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The keys to China's quest for innovation

By Kevin Amess,Kun Jiang and Xiyi Yang | CHINA DAILY | Updated: 2021-10-09 06:44


According to Western myth and stereotyping, China lacks a culture of creativity and invention. This, it is claimed, will ultimately prevent its economy from reaching the frontier of innovation.

This perception persists despite China's history as the birthplace of many highly significant breakthroughs, which include paper making and printing, gun powder and silk, to name just a few. Today, at least in the dominant narrative of the West, China's expertise is perceived to lie in low-cost manufacturing.

But China has been achieving major breakthroughs, including in the field of innovation, and President Xi Jinping has inspired China to intensify its innovation efforts. In tandem, he has stepped up the fight against corruption.

China's special economic zones, which the country's leadership has used to test market reforms, were key to our recent research. Crucially, companies operating within the SEZs enjoy greater property rights protection than those based elsewhere, as well as benefiting from preferential tax treatment and spillovers from foreign enterprises.

Drawing on a wealth of data, we explored the links between the SEZs and factors such as government expropriation, corruption, patenting, sales, legal expenditure, entertainment expenses and the disciplining of senior officials. The inclusion of the last two factors, which are closely related, requires a brief explanation.

First, we considered entertainment expenses because they are frequently used to bribe officials.

Second, disciplining of cadres has decreased corruption, a widely cited hindrance to China's innovation.

Dimensions such as these received little attention, if any at all, in earlier studies. They enabled us to assemble a much richer picture of the dynamics influencing China's epochal shift from a low-cost manufacturer seen as the "world's factory" to a state-of-the-art innovator at the vanguard of the developed economies.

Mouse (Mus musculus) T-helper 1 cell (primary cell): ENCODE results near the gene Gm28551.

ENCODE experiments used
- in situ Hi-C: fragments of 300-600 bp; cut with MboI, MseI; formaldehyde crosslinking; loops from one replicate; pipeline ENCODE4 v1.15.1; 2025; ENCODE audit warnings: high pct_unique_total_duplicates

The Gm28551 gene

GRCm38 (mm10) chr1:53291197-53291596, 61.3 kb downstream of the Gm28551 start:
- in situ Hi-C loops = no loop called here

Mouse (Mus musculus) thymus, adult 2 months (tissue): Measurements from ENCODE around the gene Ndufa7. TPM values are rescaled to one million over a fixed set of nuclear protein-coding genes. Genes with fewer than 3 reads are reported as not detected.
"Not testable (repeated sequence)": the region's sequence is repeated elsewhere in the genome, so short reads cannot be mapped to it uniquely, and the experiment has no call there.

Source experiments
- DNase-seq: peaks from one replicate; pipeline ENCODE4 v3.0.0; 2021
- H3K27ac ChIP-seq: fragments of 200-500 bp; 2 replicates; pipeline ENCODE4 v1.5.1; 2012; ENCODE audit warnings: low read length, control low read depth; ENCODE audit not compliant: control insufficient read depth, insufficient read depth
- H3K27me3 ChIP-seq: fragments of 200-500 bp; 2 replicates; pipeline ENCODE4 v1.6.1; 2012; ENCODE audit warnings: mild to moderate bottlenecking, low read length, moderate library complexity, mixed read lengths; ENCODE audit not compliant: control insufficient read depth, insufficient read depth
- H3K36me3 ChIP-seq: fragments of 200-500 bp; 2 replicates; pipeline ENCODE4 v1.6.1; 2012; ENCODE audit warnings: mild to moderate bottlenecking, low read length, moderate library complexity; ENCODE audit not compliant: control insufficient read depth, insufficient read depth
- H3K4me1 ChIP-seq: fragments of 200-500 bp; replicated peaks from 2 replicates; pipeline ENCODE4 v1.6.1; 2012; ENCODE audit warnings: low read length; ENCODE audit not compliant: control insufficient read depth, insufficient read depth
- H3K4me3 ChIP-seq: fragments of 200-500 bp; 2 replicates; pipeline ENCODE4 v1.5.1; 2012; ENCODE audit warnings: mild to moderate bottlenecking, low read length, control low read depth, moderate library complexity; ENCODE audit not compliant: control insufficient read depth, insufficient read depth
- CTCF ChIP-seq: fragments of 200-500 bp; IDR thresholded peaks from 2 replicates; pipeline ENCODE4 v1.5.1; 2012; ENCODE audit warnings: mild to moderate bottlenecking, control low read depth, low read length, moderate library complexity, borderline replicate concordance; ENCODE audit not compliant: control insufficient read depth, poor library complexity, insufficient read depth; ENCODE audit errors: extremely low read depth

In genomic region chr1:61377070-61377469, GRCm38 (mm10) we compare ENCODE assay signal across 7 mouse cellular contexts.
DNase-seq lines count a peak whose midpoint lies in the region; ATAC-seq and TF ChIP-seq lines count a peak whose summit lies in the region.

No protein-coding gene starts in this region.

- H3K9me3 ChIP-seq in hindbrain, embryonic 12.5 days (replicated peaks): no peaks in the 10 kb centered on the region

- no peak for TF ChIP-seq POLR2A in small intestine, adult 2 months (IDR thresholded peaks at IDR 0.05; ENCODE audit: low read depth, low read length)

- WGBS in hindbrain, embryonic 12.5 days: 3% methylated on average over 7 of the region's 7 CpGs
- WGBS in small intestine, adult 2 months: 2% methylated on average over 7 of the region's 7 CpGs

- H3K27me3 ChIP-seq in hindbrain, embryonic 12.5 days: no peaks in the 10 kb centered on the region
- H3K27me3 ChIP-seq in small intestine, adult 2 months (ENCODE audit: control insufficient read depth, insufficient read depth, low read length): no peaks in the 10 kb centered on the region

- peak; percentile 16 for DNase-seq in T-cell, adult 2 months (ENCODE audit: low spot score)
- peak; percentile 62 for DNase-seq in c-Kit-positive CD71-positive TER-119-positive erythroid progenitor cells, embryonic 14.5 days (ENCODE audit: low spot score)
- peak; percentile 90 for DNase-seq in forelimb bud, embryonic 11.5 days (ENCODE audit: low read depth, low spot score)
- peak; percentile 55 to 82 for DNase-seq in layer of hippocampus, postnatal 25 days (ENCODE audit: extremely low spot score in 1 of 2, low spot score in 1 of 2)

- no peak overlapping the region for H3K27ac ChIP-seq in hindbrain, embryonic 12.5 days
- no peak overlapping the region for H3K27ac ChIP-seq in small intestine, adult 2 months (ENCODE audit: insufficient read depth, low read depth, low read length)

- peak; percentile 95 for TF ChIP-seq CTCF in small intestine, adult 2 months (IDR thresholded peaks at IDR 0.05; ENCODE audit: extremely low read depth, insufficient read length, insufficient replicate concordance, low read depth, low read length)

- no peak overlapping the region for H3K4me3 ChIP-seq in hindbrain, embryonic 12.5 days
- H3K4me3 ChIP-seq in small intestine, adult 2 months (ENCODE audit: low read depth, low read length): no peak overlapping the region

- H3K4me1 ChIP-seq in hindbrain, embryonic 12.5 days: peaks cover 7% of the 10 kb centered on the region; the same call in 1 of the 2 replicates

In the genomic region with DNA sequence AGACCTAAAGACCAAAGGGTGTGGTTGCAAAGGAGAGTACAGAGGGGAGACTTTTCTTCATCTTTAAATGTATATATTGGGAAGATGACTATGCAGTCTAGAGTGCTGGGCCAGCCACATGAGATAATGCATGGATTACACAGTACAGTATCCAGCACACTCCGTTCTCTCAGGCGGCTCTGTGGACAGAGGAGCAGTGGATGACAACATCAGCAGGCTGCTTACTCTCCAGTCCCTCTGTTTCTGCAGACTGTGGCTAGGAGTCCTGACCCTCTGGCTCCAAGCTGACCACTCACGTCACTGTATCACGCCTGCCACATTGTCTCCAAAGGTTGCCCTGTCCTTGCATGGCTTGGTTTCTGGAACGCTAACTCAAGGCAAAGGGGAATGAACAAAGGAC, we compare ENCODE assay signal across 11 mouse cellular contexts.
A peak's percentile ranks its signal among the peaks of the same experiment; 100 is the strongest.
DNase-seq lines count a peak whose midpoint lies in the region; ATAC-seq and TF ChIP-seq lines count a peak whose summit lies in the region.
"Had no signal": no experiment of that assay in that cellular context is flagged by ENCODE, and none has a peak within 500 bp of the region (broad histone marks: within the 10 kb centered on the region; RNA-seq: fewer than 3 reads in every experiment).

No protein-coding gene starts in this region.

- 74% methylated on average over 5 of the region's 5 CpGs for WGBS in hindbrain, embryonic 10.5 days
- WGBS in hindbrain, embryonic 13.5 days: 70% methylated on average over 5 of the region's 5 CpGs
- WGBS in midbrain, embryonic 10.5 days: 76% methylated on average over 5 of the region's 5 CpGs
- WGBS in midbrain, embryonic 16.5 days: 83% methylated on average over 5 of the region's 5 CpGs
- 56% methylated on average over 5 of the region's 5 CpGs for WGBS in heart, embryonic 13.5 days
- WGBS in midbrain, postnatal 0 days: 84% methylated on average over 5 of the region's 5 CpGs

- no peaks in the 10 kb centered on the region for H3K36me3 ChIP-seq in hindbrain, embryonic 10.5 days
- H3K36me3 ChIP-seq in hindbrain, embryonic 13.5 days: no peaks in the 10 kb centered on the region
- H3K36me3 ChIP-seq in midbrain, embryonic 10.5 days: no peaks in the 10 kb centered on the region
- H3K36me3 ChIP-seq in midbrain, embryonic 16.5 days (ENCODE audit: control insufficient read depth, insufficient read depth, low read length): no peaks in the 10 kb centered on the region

Companies subject to greater property rights are responsible for more total patenting, more innovation patenting and more sales-by 8 percent, 9 percent and 4 percent respectively. The numerous benefits afforded by the SEZs proved decisive in these instances. We also found the effective enforcement of property rights, as proxied both by the disciplining of senior officials and by legal expenditure, has had a positive impact on innovation.

China has done many things well in endeavoring to embrace the next phase of its economic development. It has invested on an enormous scale. It has strived to cultivate talents in the fields of science and engineering. It has given solid backing to tech-heavy sectors, such as space exploration and defense, in which the State is likely to be the dominant or only customer.

Yet it has also done some things less well. Quality has long played second fiddle to quantity in the sphere of patenting. Innovation has too often been the stuff of simply being better rather than being not just better but different. Corruption has served as a barrier to progress and a source of second-best outcomes.

These failings are increasingly in retreat, and we now have an enhanced understanding of why. Our research provides important insights into causes and effects, confirming strong property rights and resolute law enforcement as essential to the realization of China's ambitions to join the innovative elite.

It is worth noting again that China has consistently been required to explode myths and defy stereotypes as this journey has unfolded.

The myth of weak property rights and the stereotype of corrupt officials can now be added to the West's list. Like earlier shortcomings, these have been acknowledged-and they are being addressed. This reflects two further critical components of China's ongoing transition: a willingness to learn and a determination to change.

Kevin Amess and Kun Jiang are associate professors in industrial economics at Nottingham University Business School; and Xiyi Yang is an assistant professor at ShanghaiTech University's School of Entrepreneurship and Management.

The opinions expressed here are those of the writer and do not necessarily represent the views of China Daily and China Daily website.

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